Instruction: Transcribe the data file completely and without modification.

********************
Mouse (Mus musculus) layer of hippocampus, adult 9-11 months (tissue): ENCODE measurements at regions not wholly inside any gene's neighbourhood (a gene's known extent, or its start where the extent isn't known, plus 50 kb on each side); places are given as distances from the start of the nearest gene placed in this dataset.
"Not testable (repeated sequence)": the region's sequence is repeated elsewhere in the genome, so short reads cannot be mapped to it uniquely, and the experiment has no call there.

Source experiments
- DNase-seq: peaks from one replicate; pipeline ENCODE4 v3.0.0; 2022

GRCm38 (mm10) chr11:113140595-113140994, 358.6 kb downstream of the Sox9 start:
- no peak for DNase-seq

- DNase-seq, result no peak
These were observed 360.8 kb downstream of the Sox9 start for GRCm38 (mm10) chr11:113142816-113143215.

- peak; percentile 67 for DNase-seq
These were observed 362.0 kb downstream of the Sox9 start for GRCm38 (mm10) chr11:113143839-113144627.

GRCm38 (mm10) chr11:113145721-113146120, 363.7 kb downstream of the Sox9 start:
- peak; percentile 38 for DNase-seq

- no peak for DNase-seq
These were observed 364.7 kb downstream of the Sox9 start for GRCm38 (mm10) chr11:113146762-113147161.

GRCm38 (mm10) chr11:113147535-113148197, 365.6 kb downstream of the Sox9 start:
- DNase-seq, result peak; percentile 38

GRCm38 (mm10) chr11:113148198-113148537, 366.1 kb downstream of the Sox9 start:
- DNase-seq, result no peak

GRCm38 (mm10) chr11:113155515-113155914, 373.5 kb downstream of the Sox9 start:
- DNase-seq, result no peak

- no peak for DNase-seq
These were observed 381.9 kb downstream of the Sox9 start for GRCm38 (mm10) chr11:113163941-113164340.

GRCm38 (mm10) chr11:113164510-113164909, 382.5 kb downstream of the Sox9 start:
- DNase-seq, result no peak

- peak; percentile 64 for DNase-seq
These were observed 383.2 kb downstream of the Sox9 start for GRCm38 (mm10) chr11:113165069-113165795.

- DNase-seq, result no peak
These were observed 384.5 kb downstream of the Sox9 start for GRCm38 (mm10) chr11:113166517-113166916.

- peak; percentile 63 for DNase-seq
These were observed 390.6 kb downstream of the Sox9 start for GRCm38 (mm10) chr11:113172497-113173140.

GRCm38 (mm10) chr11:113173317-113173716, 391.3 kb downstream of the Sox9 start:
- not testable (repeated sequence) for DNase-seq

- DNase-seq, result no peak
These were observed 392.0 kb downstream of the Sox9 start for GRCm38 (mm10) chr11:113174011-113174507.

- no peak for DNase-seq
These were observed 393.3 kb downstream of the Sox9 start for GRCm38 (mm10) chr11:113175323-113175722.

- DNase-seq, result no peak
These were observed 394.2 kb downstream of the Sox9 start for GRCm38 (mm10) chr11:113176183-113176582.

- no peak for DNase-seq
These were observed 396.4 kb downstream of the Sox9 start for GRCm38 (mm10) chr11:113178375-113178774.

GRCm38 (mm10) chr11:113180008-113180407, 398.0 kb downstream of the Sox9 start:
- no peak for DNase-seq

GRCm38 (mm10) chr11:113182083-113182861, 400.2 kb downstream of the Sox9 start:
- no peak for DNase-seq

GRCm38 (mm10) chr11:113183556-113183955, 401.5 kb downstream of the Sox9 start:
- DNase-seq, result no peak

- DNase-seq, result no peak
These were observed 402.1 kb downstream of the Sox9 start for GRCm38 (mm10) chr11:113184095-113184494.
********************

Mouse (Mus musculus) layer of hippocampus, adult 9-11 months (tissue): ENCODE measurements at regions not wholly inside any gene's neighbourhood (a gene's known extent, or its start where the extent isn't known, plus 50 kb on each side); places are given as distances from the start of the nearest gene placed in this dataset.
"Not testable (repeated sequence)": the region's sequence is repeated elsewhere in the genome, so short reads cannot be mapped to it uniquely, and the experiment has no call there.

Source experiments
- DNase-seq: peaks from one replicate; pipeline ENCODE4 v3.0.0; 2022

GRCm38 (mm10) chr11:113140595-113140994, 358.6 kb downstream of the Sox9 start:
- no peak for DNase-seq

- DNase-seq, result no peak
These were observed 360.8 kb downstream of the Sox9 start for GRCm38 (mm10) chr11:113142816-113143215.

- peak; percentile 67 for DNase-seq
These were observed 362.0 kb downstream of the Sox9 start for GRCm38 (mm10) chr11:113143839-113144627.

GRCm38 (mm10) chr11:113145721-113146120, 363.7 kb downstream of the Sox9 start:
- peak; percentile 38 for DNase-seq

- no peak for DNase-seq
These were observed 364.7 kb downstream of the Sox9 start for GRCm38 (mm10) chr11:113146762-113147161.

GRCm38 (mm10) chr11:113147535-113148197, 365.6 kb downstream of the Sox9 start:
- DNase-seq, result peak; percentile 38

GRCm38 (mm10) chr11:113148198-113148537, 366.1 kb downstream of the Sox9 start:
- DNase-seq, result no peak

GRCm38 (mm10) chr11:113155515-113155914, 373.5 kb downstream of the Sox9 start:
- DNase-seq, result no peak

- no peak for DNase-seq
These were observed 381.9 kb downstream of the Sox9 start for GRCm38 (mm10) chr11:113163941-113164340.

GRCm38 (mm10) chr11:113164510-113164909, 382.5 kb downstream of the Sox9 start:
- DNase-seq, result no peak

- peak; percentile 64 for DNase-seq
These were observed 383.2 kb downstream of the Sox9 start for GRCm38 (mm10) chr11:113165069-113165795.

- DNase-seq, result no peak
These were observed 384.5 kb downstream of the Sox9 start for GRCm38 (mm10) chr11:113166517-113166916.

- peak; percentile 63 for DNase-seq
These were observed 390.6 kb downstream of the Sox9 start for GRCm38 (mm10) chr11:113172497-113173140.

GRCm38 (mm10) chr11:113173317-113173716, 391.3 kb downstream of the Sox9 start:
- not testable (repeated sequence) for DNase-seq

- DNase-seq, result no peak
These were observed 392.0 kb downstream of the Sox9 start for GRCm38 (mm10) chr11:113174011-113174507.

- no peak for DNase-seq
These were observed 393.3 kb downstream of the Sox9 start for GRCm38 (mm10) chr11:113175323-113175722.

- DNase-seq, result no peak
These were observed 394.2 kb downstream of the Sox9 start for GRCm38 (mm10) chr11:113176183-113176582.

- no peak for DNase-seq
These were observed 396.4 kb downstream of the Sox9 start for GRCm38 (mm10) chr11:113178375-113178774.

GRCm38 (mm10) chr11:113180008-113180407, 398.0 kb downstream of the Sox9 start:
- no peak for DNase-seq

GRCm38 (mm10) chr11:113182083-113182861, 400.2 kb downstream of the Sox9 start:
- no peak for DNase-seq

GRCm38 (mm10) chr11:113183556-113183955, 401.5 kb downstream of the Sox9 start:
- DNase-seq, result no peak

- DNase-seq, result no peak
These were observed 402.1 kb downstream of the Sox9 start for GRCm38 (mm10) chr11:113184095-113184494.